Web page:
I'm trying to perform environment variable replacement through envsubst, but I want to only replace specific variables.

From the docs I should be able to tell envsubst to only replace certain variables but I'm failing to be able to do that.

For example, if I have a file containing:


how should I execute envsubst so that it only replaces the reference to ${VAR_1}?


3 Answers 3


Per the man page:


If a SHELL-FORMAT is given, only those environment variables that are referenced in SHELL-FORMAT are substituted; otherwise all environment variables references occurring in standard input are substituted.

Where SHELL-FORMAT strings are "strings with references to shell variables in the form $variable or ${variable}[...] The variable names must consist solely of alphanumeric or underscore ASCII characters, not start with a digit and be nonempty; otherwise such a variable reference is ignored.".
So, one has to pass the respective variables names to envsubst in a shell format string (obviously, they need to be escaped/quoted so as to be passed literally to envsubst). Example:

input file e.g. infile:


and some values like

export  VAR1="one" VAR2="two" VAR3="three"

then running

envsubst '${VAR1} ${VAR3}' <infile


envsubst '${VAR1},${VAR3}' <infile


envsubst '${VAR1}
${VAR3}' <infile



Or, if you prefer backslash:

envsubst \$VAR1,\$VAR2 <infile


  • 35
    why is this not the accepted answer?
    – Qsiris
    Jan 11, 2018 at 13:39
  • 10
    Yes this is the right answer! Feb 26, 2018 at 9:31
  • 10
    If you know a variable prefix to use to limit the variables that can be substituted: envsubst "$(printf '${%s} ' ${!PREFIX*})" < infile Jan 22, 2019 at 15:13
  • 5
    Or if you have a list of them in SUBST_VARS then: envsubst "$(printf '${%s} ' $SUBST_VARS)" < infile Jan 22, 2019 at 15:15
  • 1
    This answer ALSO substitutes an empty string for variables present that are not set. As opposed to ONLY replacing the specific variables. Mar 6, 2020 at 12:45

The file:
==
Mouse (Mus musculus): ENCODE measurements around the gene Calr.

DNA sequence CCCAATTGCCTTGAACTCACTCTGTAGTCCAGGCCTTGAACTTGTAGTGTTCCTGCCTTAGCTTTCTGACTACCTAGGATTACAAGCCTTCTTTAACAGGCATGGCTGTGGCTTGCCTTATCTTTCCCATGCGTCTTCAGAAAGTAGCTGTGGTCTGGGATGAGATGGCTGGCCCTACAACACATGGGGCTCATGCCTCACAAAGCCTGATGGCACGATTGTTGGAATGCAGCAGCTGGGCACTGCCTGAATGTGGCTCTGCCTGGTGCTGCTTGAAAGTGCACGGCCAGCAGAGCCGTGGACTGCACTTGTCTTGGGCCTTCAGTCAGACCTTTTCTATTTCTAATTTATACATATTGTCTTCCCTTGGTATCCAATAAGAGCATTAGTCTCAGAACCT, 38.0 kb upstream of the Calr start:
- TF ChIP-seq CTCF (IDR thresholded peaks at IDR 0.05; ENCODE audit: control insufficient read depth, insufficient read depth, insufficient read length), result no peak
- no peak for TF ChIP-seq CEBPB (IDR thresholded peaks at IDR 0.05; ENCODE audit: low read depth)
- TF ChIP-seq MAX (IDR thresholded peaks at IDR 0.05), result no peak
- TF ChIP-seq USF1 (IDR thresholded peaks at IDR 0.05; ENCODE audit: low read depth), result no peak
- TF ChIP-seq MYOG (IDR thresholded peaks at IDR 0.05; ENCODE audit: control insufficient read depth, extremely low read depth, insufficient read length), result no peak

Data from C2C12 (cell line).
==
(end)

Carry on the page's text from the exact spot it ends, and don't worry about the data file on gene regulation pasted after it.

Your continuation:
Although related to docker, the utility envplate should do the job https://github.com/kreuzwerker/envplate

From the readme:

Trivial templating for configuration files using environment keys. References to such keys are declared in arbitrary config files either as:

${key} or

${key:-default value}

gnutext's envsubst only replaces ${key}; if missing is replaced by ''.


Before calling envsubst you should use export using single quotes to get back VAR_1 modified. As in:

export VAR_1='somevalue'

For more details, please see:

How to substitute shell variables in complex text files

  • 50
    Correct answer is below
    – Craig
    Mar 19, 2018 at 17:40
  • 1
    @JoãoAngelo Would you clarify why this was marked has the correct one over the other answer? For me it seems more appropriate asking the original asker. Jan 22, 2020 at 11:20
  • @RuiFRibeiro your answer will replace all variables (not only specific variables). all patterns like $varname will be evaluated (not only the variables you're targetting).
    – MhdSyrwan
    Feb 26, 2020 at 12:31
  • check this case, serverfault.com/questions/577370/…
    – MhdSyrwan
    Feb 26, 2020 at 12:32
  • @Craig There is no "below" on stack overflow - answers change order depending on various factors. Please link to the actual answer.
    – rjmunro
    2 days ago

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